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. Last Updated: 07/27/2016

China's Nuclear Explosion Most Likely Not the Last

BEIJING -- China's latest underground nuclear explosion fuelled world suspicion of its commitment to join a year-end test ban, but analysts said international ire would not deter Beijing from pressing ahead with one last test.


"This is typical of how China does things," said one defense analyst. "They use the timing to try to soften criticism."


Saturday's test aroused condemnation around the world with some leaders casting doubt on whether China had been sincere in its conditional offer just two days earlier in Geneva to join the Comprehensive Test Ban Treaty, or CTBT.


The United States and Japan both urged China to carry out no more tests, while German Foreign Minister Klaus Kinkel said the blast undermined China's recent flexible stance.


"They were bound to criticize it. Period," said Robert Karniol, Asia/Pacific editor for Jane's Defence Weekly, in Bangkok. "This has no deep relevance."


Diplomats said the explosion, coming so soon after Beijing agreed to abandon its demand that an international test ban treaty exempt "peaceful" blasts, was part of China's scramble to upgrade its arsenal before the year-end ban on tests worldwide.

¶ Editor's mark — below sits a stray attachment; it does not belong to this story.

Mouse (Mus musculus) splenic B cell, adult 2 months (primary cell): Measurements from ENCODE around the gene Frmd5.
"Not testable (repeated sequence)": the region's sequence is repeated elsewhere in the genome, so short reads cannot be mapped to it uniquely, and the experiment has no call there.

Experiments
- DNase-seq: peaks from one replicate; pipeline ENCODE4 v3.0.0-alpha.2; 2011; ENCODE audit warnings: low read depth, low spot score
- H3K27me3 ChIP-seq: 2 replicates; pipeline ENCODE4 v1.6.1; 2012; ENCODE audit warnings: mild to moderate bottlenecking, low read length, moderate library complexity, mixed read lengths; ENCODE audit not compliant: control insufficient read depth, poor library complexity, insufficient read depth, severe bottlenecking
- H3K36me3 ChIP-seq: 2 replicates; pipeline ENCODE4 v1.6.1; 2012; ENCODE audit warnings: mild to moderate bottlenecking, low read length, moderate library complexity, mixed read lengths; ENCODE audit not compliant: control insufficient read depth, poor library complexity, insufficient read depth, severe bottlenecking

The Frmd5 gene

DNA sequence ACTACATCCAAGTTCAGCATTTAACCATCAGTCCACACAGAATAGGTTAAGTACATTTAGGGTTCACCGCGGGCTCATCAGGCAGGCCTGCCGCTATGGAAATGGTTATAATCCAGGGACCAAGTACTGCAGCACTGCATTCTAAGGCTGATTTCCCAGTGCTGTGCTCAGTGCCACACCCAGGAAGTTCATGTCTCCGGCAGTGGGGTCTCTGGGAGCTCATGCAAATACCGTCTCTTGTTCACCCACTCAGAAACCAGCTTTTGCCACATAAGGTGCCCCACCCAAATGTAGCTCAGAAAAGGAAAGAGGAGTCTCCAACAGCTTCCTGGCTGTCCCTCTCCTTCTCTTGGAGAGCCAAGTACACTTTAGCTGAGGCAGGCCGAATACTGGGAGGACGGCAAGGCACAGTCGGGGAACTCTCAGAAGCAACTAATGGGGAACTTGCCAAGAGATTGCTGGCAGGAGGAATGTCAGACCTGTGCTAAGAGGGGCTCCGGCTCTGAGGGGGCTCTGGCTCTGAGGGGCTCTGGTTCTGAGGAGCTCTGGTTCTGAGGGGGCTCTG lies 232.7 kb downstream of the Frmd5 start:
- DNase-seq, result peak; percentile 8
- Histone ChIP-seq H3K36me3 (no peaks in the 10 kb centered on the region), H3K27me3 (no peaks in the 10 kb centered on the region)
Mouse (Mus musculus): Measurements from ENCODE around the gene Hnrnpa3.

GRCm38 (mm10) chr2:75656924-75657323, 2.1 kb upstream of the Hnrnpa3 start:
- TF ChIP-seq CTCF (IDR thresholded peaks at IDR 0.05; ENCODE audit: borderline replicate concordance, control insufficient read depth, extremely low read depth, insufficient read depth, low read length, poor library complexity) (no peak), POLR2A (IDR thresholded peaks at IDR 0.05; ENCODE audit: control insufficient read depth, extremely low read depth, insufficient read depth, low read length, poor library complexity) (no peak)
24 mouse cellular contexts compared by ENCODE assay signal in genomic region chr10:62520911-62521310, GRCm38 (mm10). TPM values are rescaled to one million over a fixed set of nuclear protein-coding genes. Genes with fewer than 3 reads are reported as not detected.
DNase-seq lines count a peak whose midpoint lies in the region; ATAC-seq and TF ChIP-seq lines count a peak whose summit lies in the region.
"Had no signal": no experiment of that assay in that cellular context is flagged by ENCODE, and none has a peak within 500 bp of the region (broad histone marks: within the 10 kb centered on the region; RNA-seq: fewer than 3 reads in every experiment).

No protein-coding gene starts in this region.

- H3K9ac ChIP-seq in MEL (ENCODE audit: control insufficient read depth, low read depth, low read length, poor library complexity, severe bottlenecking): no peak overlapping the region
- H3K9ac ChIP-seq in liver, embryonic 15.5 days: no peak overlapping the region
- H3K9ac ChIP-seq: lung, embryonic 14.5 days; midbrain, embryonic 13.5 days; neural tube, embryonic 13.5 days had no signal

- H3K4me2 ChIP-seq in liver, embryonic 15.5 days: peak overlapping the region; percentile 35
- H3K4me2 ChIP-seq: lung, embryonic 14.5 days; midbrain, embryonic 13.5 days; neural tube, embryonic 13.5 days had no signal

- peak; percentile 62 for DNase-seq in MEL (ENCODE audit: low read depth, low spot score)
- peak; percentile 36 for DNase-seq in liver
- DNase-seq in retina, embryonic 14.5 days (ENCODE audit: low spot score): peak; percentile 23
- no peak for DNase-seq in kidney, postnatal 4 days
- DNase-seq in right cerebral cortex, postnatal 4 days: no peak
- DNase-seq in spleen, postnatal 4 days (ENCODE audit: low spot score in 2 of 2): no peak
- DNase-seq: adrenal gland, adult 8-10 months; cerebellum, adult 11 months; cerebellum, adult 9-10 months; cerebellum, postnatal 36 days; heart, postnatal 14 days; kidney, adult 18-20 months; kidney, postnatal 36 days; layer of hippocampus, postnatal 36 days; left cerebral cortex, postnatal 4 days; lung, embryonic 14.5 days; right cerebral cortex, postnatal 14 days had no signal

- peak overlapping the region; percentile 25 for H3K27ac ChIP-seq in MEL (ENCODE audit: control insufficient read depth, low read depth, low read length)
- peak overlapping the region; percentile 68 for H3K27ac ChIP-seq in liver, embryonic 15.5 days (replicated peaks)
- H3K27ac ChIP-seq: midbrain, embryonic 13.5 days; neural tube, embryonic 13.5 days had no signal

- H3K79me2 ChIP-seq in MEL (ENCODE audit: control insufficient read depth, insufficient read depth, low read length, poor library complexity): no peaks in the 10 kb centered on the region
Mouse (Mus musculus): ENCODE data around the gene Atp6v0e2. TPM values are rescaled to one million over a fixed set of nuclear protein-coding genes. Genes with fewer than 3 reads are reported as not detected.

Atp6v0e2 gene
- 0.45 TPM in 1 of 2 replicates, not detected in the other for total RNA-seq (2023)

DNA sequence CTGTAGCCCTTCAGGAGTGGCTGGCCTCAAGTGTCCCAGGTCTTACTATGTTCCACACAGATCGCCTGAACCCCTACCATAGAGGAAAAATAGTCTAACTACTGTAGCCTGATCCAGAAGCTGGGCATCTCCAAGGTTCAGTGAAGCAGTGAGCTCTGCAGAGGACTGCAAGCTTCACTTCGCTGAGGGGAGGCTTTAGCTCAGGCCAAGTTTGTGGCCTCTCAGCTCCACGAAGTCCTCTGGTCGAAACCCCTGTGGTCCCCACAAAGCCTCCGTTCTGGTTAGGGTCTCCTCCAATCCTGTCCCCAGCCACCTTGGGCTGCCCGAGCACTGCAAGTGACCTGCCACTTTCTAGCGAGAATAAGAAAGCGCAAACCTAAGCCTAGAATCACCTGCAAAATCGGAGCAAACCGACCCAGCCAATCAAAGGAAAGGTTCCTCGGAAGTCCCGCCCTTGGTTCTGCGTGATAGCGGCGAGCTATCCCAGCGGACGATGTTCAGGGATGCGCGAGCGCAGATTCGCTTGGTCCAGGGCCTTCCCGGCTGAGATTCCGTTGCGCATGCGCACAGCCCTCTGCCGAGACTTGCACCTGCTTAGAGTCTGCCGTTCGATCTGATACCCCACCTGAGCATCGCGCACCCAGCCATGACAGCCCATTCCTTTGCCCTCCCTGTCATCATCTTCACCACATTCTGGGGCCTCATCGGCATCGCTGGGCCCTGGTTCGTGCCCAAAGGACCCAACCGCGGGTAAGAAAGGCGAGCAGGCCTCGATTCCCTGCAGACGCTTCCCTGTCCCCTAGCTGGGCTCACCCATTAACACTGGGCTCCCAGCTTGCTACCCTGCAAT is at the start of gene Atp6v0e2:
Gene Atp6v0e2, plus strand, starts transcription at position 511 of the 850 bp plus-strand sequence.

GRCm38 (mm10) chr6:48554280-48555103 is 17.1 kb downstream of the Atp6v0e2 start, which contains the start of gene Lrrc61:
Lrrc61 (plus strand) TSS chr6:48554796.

China, the world's only nuclear power still conducting tests and intensely secretive about its nuclear program, appeared to try soften the blow by announcing it would conduct one final test by September when it would implement a moratorium.


"There seems to be some greater transparency here," one Western diplomat said.


"They are stating their intentions now, maybe so that they won't be accused later on of surprising people and jeopardizing the test ban negotiations," he said.


Defense analysts voiced surprise that China would only conduct one more test, saying they had expected it to squeeze in three tests in 1996 before the Comprehensive Test Ban Treaty is due to take effect at the end of the year.


Over the past few years China has carried out two tests each year in its two main weather windows, one in the late spring and the other in late summer.


The latest test had originally been timed for slightly earlier in the year, well before China's conditional agreement to the CTBT last week, but had been delayed by a string of earthquakes in Xinjiang, Chinese sources said. "They are in a rush to collect more data before the CTBT. We observers were expecting more tests," Karniol said.


One aim of China's tests is miniaturization, he added.


"They want to get a missile to go further and with greater accuracy, but there is only so much space on a missile," he said. "The smaller the payload, the more the fuel and the longer the range, and the more space for guidance systems."


The blast on Saturday at the Lop Nor test site in the northwestern Xinjiang region created a shock that registered 5.7 on the Richter scale and shook residents of the remote desert area.


China's planned moratorium marked its most public commitment so far to join the four other declared nuclear powers -- the United States, Russia, Britain and France -- in halting tests.